Tell your doctor if you become pregnant while using this medicine.
Driving and using machines
Usually your medicine will have very little effect on your ability to drive or use machines.
Check with your doctor if you feel any side effect that may stop you from driving or using
machines.

Fusidic acid/Betamethasone contains cetostearyl alcohol and chlorocresol:
Cetostearyl alcohol. May cause local skin reactions (e.g. contact dermatitis).
Chlorocresol. May cause allergic reactions.
Please ask your doctor if you are worried about any of the ingredients in this medicine.



3. How to use Fusidic acid/Betamethasone
Always use this medicine exactly as your doctor has told you. You should check with
your doctor or pharmacist if you are not sure.
How to put on Fusidic acid/Betamethasone
This medicine is only for using on your skin or the skin of a child. Do not swallow it. Do
not put it inside your body.
Remove the cap. Check the seal is not broken before you first use the cream. Then push
the spike in the cap through the seal on the tube.
Always wash your hands before using Fusidic acid/Betamethasone. Apply thinly to the
affected areas. If you use it on your face be careful to avoid your eyes.
Unless you are using the cream to treat your hands, always wash your hands after using
Fusidic acid/Betamethasone.
If you accidentally get any medicine in your eye, wash it out with cold water straight
away. Then bathe your eye with eyewash if possible. Your eye may sting. If you start to
have any problems with your sight or your eye is sore, contact your doctor immediately.
How much Fusidic acid/Betamethasone to use
Your doctor will tell you how much Fusidic acid/Betamethasone to use.

The usual treatment time is up to two weeks. Ask your doctor before using this medicine
for any longer.
You should notice your skin improve after just a few days of using the cream. If there is
no improvement after 7 days you should stop using the cream and go back to your doctor.
Usually you should use this medicine twice each day. Use it in the morning and evening.
To remind you to use the medicine it may help to use it when you do another regular
action, such as brushing your teeth.
If you have been told to cover the skin with any dressings or bandages you may not need
to use the medicine so often. A nappy on a baby may act as a dressing. Follow the advice
of your doctor.
Adults and children:
Your doctor should tell you the dose that is right for you or the child. If your doctor has
told you the amount of cream to use then keep to this advice. If not, the following guide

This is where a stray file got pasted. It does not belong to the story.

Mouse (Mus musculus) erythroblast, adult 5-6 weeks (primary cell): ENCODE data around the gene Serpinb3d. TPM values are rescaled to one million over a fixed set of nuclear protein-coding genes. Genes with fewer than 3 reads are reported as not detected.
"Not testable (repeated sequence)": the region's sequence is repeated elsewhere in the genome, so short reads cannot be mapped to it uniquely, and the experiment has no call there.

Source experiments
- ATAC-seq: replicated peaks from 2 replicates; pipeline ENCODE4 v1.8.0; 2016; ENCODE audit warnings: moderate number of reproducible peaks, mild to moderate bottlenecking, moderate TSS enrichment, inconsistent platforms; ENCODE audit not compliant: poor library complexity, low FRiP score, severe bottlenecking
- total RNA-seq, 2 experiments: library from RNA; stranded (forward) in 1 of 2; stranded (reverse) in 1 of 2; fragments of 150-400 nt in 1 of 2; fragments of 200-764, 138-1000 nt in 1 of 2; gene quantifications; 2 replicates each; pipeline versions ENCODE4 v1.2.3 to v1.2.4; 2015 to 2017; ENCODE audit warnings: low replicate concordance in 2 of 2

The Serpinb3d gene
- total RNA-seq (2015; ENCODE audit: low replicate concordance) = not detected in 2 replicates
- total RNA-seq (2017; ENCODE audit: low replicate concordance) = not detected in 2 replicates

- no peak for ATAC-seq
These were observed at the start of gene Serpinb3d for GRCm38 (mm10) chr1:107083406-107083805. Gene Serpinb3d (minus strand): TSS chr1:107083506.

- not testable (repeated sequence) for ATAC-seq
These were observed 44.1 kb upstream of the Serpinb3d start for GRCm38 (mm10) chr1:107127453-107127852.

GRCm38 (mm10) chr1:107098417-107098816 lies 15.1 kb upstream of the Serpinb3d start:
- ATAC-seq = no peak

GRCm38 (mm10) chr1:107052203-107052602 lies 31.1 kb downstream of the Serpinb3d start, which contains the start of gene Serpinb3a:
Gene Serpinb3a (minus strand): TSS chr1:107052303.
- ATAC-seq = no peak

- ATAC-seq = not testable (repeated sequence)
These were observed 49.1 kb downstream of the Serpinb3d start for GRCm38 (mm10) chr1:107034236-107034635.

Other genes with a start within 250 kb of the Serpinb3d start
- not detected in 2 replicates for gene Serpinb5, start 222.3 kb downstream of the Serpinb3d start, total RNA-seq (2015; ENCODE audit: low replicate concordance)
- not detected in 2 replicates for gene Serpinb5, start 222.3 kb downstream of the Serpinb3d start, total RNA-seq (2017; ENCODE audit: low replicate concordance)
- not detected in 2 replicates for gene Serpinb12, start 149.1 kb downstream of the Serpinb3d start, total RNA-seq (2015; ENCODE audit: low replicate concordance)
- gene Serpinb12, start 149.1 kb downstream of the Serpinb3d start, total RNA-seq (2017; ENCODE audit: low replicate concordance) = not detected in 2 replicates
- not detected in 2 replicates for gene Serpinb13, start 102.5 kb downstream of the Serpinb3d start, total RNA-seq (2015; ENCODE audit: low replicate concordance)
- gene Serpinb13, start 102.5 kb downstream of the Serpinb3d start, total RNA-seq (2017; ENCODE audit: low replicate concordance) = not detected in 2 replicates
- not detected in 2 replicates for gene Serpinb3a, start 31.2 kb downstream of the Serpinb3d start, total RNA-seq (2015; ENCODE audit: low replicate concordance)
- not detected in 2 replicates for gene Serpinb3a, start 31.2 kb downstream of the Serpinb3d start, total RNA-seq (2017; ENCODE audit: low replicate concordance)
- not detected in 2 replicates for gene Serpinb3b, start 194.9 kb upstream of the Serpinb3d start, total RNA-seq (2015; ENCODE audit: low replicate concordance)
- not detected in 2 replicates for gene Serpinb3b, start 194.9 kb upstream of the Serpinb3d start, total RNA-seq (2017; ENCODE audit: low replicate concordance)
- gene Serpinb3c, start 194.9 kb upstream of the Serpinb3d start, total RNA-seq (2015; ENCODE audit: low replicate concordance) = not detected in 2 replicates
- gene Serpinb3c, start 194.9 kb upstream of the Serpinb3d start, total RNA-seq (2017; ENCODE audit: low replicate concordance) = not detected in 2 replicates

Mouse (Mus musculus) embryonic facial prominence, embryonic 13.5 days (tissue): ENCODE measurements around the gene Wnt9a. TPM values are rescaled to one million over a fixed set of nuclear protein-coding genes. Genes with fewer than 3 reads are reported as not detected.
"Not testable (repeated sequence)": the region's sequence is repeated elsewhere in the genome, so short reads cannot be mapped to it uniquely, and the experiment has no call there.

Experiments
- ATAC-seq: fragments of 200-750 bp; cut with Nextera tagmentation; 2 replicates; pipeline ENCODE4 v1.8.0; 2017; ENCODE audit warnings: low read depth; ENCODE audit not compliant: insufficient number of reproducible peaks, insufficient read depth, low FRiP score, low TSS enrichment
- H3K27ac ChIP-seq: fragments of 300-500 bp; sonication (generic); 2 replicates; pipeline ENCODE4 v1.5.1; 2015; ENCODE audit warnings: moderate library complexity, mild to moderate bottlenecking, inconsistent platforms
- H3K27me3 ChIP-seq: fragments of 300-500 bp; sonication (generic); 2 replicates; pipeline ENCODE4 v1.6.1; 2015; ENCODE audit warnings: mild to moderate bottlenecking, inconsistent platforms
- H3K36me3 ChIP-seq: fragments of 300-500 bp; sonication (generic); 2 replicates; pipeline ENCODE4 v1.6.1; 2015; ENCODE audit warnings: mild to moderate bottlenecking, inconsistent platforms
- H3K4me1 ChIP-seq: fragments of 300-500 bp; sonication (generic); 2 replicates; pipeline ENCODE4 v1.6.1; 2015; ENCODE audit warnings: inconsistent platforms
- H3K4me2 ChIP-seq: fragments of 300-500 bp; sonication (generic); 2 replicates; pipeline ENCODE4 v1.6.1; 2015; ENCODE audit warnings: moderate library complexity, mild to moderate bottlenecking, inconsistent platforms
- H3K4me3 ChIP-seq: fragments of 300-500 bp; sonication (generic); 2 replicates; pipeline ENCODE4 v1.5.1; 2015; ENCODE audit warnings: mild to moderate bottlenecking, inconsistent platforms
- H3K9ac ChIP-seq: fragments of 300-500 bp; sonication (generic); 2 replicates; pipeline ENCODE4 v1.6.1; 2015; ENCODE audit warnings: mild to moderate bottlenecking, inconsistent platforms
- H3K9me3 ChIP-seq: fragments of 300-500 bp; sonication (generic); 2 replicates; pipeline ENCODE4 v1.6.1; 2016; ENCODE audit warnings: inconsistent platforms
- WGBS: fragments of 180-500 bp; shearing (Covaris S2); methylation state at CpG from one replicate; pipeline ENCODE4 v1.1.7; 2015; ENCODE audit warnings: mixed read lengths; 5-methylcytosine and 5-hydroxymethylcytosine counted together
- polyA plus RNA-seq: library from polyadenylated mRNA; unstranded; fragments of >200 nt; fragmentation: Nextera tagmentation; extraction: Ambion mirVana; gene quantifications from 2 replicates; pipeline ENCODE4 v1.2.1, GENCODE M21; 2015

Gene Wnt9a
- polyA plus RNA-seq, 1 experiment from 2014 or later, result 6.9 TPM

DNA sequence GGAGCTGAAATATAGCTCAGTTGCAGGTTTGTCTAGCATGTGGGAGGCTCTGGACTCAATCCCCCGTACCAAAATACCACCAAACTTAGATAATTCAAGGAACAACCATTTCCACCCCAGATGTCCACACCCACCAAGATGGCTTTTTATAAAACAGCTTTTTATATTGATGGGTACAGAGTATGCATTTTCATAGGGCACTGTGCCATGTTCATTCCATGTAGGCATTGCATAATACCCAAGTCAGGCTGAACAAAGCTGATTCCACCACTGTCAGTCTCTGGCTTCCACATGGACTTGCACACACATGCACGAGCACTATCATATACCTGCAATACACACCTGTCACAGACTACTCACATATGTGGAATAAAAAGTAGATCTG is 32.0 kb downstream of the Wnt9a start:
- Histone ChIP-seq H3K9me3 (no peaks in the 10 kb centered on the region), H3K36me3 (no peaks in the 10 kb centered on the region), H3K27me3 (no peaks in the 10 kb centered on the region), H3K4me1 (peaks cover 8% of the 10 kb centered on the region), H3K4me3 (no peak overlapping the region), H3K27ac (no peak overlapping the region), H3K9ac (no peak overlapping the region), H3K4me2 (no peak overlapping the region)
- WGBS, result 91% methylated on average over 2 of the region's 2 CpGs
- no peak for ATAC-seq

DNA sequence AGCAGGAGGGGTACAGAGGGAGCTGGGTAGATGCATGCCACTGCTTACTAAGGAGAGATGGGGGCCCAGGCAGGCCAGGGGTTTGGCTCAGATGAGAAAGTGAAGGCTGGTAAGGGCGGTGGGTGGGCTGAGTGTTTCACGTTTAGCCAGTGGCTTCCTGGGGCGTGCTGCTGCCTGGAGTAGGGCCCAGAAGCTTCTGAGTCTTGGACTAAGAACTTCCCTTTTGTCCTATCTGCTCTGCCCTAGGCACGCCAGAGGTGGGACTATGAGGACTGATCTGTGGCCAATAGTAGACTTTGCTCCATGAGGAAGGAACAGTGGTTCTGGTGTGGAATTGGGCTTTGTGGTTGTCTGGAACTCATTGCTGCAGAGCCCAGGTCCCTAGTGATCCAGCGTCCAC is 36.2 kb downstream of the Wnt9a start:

will help you to use the correct amount.
You can use your first (index) finger to measure how much Fusidic acid/Betamethasone
to use. Squeeze the cream along your finger from the tip to the first joint. This is called a
fingertip unit.
The usual number of fingertip units you need to cover different parts of the body is
described hereafter. If you need to use a little more or a little less do not worry. If you are
using the cream on a child still use an adult finger to measure out the fingertip unit.

FOR AN ADULT
Site of application
Usual number of finger tip units of cream
Face and neck

Back of the trunk
7
Front of the trunk
7
One arm (not including the hand)
3
One hand (both sides)
1
One leg (not including the foot)6
One foot
2

FOR A CHILD FROM 1 TO 10 YEARS:

Site of application
Face and neck
One arm and hand
One leg and foot
Front of the trunk
Back of the trunk
including the buttocks

Usual number of finger tip units of cream
For a child aged 1-2 For a child aged 3-5 For a child aged 6-10
years
years
years


2

2

2
3

2
3

3



5

If you forget to use Fusidic acid/Betamethasone
If you forget to use this medicine, use it as soon as you remember. Then next use this
medicine at the usual time. Do not use a double dose to make up for the forgotten dose.
If you have any further questions about using this medicine, please ask your doctor or
pharmacist.
4. Possible side effects
Like all medicines, this medicine can cause side effects, although not everybody gets them.

You must get urgent medical help if you have any of the following symptoms. You may
be having an allergic reaction:




You have difficulty breathing
Your face, eyelids, lips, tongue or throat swell
Your skin develops a severe rash.

Other possible side effects:
• Any of the problems listed below are more likely if the medicine is used for a long time,